Ancestors And Anger
As a descendent of slaveholders, I would like to tell Joseph A. Hawkins’s children that I am uncomfortable about discussions of slavery, just as they say I should be [“The Cries Of My Ancestors,” June/July]. But focusing black children’s attention on the “miseries their ancestors suffered” because of racist Europeans surely carries great risk for both blacks and whites in this country. Does Hawkins really want the anger he experienced when visiting slave castles in Africa to become more pervasive among young blacks? It is a simple step from anger at slaveholders to anger at their descendants.
So, Mr. Hawkins, if you insist on telling your children about the slavery of their ancestors, be sure that you also tell them that I bear no responsibility for the behavior of my ancestors, and I should not be held accountable for it just because I am white. Less anger directed toward me will help both of us, and our children, to work more diligently on constructing the cooperative world we all so desperately need.
Felix A. Gaudin
DeLaSalle High School
A Strong Voice
I loved the excerpt from the new book by Samuel G. Freedman [“The Veteran and The Beginner,” April]. While I was disappointed at first to read that the subject of the book, Jessica Siegel, had left teaching, I know she will be a strong voice to the world for us as a freelance writer. I also appreciate the positive voice of your magazine.
Lassen View School
Los Molinos, Calif.
Malapropisms Can Hurt
I am very uncomfortable with the idea of using student malapropisms on your humor page [“Class Dismissed,” June/July]. Although we may think that they’re funny, I wonder what kind of message they send to our students. Think about all of the work teachers have been doing across the country to get their students to feel confident enough to take risks in writing. If I were a student, I’d be mortified that my teacher thought my mistake was cute enough to send to a national publication. I’d feel that my trust had been violated, and I might be afraid to take risks again.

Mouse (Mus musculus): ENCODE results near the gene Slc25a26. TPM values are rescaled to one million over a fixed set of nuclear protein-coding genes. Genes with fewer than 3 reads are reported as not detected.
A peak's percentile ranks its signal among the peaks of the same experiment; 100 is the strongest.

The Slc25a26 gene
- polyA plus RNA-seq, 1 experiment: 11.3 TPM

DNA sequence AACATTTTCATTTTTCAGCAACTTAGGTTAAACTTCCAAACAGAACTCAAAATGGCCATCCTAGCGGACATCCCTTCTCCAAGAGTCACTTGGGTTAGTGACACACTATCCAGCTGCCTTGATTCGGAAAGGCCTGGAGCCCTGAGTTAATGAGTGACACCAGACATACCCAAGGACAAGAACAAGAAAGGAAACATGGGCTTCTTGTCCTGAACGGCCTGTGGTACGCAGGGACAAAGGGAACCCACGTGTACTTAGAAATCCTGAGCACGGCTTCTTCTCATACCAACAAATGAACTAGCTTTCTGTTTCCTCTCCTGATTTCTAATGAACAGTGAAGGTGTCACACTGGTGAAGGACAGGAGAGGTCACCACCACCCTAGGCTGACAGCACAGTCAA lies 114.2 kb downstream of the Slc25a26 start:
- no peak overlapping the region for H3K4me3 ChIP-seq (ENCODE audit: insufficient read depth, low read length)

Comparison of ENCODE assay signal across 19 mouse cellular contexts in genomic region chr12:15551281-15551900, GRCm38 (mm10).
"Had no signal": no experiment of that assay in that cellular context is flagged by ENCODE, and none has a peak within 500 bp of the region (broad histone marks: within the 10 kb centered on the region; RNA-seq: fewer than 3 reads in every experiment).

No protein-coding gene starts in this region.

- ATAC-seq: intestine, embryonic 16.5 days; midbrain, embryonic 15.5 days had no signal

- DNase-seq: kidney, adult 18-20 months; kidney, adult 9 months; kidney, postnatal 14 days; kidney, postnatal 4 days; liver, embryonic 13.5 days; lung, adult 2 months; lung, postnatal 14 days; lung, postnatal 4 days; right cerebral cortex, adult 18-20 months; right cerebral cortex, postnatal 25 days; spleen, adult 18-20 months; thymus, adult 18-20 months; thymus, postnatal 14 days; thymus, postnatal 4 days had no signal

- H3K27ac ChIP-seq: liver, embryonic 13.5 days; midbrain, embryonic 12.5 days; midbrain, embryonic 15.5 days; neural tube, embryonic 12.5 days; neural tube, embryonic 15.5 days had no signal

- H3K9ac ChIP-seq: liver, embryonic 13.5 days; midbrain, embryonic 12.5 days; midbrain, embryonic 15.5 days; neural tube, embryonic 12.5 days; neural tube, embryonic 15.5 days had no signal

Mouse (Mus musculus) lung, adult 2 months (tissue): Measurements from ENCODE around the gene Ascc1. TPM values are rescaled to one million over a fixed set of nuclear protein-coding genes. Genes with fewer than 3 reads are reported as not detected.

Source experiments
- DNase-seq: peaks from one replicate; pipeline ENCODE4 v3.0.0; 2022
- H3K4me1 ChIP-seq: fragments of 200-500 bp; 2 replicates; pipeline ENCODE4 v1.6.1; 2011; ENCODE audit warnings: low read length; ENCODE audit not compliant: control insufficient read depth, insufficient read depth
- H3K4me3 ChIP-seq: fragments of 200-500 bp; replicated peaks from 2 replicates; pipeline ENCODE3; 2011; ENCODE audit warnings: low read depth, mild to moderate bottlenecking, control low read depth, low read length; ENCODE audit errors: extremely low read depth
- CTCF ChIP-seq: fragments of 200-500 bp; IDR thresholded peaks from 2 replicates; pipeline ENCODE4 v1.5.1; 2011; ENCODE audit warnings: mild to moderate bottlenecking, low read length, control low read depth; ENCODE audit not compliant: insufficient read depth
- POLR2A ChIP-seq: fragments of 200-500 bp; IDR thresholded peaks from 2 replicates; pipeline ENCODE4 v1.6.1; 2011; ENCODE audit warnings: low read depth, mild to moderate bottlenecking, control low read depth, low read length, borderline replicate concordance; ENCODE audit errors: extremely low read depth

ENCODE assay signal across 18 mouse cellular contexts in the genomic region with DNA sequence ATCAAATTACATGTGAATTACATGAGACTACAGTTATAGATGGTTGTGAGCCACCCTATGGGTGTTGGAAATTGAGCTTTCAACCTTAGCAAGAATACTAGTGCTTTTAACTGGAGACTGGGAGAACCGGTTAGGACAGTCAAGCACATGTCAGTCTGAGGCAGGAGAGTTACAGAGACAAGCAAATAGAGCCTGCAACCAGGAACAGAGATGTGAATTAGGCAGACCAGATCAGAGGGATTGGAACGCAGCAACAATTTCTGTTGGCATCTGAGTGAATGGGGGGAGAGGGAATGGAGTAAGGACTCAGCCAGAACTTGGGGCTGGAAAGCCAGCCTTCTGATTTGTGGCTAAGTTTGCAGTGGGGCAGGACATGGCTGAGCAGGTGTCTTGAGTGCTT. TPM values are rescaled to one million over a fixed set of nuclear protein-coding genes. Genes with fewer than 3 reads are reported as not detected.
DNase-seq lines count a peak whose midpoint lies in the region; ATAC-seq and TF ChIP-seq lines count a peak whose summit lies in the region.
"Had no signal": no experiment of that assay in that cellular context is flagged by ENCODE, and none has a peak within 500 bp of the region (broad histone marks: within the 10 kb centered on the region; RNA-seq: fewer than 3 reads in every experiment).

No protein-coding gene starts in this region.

I have worked for six years in writing classrooms and have spent the past year as a teaching assistant in freshman writing classes at Georgetown University, and I know that a large part of teaching is built on the mutual respect that grows between teacher and student. I urge you to omit the section on student malapropisms and replace it with something that celebrates the good work students and teachers are doing in the classroom. There is nothing wrong with humorous anecdotes as long as they don’t make fun of a student’s very real struggle to learn.
More On The Handicapped
I am currently a senior majoring in special education. In your April issue, I was pleased to see that you addressed topics such as the education system, licensing, interviewing, etc. I found this information to be very beneficial. I also found it refreshing to see that you addressed educators as people with lives and problems outside of the classroom.
However, I did find that you appeared to ignore, both in the text and in the photos, one important population in our society—the handicapped population. I would recommend that you include more material on the handicapped in future issues.
Nanette M. Benson
St. Cloud State University
St. Cloud, Minn.
No Dictators, But...